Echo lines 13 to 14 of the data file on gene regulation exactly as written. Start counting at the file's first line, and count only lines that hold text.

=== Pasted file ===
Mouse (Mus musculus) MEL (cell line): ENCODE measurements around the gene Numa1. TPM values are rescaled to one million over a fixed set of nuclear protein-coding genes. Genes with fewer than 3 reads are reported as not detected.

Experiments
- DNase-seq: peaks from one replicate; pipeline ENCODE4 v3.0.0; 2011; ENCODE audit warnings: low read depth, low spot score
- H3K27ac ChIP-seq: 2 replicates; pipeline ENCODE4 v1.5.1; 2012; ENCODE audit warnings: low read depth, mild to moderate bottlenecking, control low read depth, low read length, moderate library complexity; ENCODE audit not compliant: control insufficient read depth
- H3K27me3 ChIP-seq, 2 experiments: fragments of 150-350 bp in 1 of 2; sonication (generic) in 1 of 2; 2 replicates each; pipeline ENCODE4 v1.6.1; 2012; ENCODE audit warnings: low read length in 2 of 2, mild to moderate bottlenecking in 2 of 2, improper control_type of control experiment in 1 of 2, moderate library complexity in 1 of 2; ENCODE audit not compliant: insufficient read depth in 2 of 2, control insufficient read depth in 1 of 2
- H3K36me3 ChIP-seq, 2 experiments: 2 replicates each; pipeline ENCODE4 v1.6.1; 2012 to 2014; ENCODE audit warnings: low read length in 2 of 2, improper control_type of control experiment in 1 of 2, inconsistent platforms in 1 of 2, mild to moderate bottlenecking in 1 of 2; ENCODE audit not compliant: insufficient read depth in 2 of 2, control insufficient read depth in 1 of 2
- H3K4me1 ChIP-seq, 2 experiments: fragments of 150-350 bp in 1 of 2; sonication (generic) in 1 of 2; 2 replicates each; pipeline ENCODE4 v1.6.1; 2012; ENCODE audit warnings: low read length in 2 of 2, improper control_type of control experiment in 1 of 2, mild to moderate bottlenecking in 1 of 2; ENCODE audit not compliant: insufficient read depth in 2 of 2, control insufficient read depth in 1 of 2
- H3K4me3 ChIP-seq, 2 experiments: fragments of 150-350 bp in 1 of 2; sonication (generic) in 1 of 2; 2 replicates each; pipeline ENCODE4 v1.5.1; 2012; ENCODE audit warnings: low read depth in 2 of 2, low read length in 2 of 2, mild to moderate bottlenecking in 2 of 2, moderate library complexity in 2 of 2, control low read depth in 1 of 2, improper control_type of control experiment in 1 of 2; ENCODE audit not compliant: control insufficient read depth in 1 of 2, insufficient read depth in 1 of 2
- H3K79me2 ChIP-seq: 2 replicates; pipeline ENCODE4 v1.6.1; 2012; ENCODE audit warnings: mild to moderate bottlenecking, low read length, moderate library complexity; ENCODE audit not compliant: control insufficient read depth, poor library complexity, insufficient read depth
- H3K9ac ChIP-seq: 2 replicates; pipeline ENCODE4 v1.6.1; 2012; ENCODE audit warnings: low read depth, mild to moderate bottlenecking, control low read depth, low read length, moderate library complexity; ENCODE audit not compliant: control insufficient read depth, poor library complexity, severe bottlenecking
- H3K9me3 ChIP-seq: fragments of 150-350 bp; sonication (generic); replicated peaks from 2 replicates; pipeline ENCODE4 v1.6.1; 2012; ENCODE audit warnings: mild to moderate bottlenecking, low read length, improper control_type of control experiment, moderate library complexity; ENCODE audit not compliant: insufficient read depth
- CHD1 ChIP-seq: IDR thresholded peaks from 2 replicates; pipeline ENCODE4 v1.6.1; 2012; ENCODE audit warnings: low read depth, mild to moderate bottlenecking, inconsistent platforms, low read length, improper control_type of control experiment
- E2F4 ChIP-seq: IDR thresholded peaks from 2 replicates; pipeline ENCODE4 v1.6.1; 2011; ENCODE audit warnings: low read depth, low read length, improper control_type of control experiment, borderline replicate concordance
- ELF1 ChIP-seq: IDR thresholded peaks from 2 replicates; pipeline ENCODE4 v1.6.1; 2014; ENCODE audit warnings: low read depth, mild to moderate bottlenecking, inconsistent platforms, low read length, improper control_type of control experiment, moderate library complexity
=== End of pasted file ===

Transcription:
- E2F4 ChIP-seq: IDR thresholded peaks from 2 replicates; pipeline ENCODE4 v1.6.1; 2011; ENCODE audit warnings: low read depth, low read length, improper control_type of control experiment, borderline replicate concordance
- ELF1 ChIP-seq: IDR thresholded peaks from 2 replicates; pipeline ENCODE4 v1.6.1; 2014; ENCODE audit warnings: low read depth, mild to moderate bottlenecking, inconsistent platforms, low read length, improper control_type of control experiment, moderate library complexity